Free software and the wish to be good

The free software movement has recently been going through a lot. From the introduction of Commons Clause, to the resignation of Stallman. It seems like the mood in the air is that now is the time for a redefinition of what free and open source software actually is.

My view on this is that free software, and open source, is about software. For instance, I agree to Roman Gilg’s great post about activism. What we share within the FOSS movement is our passion for software licensing. For other political issues, we do not all agree. It is important to recognize this, and that by implying political standpoints, we limit the size of the communities.

To me, we in the FOSS movement need to define tackle two issues: what is distribution (to address the Common Clause issues), and can we be neutral to what the software is used for (to address the activism issues).

When it comes to distribution, the open source definition explicitly says “No Discrimination Against Persons or Groups” and “No Discrimination Against Fields of Endeavor“. I think we all can agree that software is used for both good and evil. However, what is good and what is evil depends on your viewpoint. I believe that the license should be free of this type of politics, as opening the discussion will be like opening a Pandora’s box.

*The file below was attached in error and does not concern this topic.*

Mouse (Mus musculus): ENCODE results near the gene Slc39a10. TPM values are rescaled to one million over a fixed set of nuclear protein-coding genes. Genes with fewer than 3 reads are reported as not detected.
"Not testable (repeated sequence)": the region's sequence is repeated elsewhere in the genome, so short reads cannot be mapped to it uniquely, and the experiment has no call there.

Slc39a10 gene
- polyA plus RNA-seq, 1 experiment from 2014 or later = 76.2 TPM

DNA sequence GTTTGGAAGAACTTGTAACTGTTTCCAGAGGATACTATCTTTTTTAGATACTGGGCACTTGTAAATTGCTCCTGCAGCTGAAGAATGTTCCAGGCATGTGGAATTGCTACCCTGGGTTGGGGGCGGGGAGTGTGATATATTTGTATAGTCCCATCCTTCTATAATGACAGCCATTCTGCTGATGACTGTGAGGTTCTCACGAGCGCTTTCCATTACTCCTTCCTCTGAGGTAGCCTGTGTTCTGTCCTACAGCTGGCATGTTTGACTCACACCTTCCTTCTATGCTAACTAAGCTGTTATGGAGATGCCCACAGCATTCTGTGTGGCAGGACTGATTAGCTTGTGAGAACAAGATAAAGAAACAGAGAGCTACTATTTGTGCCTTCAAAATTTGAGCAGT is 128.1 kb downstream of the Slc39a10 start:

If we, as a community, want to define good and and bad, and restrict usage accordingly, I would argue that we should make sure to use an established, and accepted standard such as The Universal Declaration of Human Rights. This would avoid creating an impenetrable forest of various uses that each author feels strongly about and prohibits. The latter would make it very difficult to ensure compliance.

When it comes to compliance, including a definition of good and restricting usage accordingly has an interesting effect. Common day objects such as cars, can be used for both good and evil. Is it allowed to use FOSS licensed software in a car, if that car could be used in activities breaking the human rights?

Another problem with incorporating human rights into the license, is that those who ignore the human rights probably don’t care about software licenses either.

The second point is the definition of distribution. Here I’m approaching the discussion from a GPL standpoint. The GPL licenses are triggered when software is distributed. By taking the distribution concept further, e.g. including access over a network, the license can be further extended.

Here, the balancing act is going far enough, but not too far, and to provide a range of licenses that make it easy for the authors to control how the software can be used.

The problem that I see with going too far, is that entire fields of endeavor might be excluded by extending the license to far. One example of this is the anti-Tivioization clauses in (L)GPLv3. We all know what purpose they serve. The side effect is that they exclude entire fields where the OEMs feel that, for liability or compliance reasons, they need to introduce Tivioization.

I see this in the automotive sector, but would assume that it exists in medtech and other industries where the final product needs to fulfill safety requirements.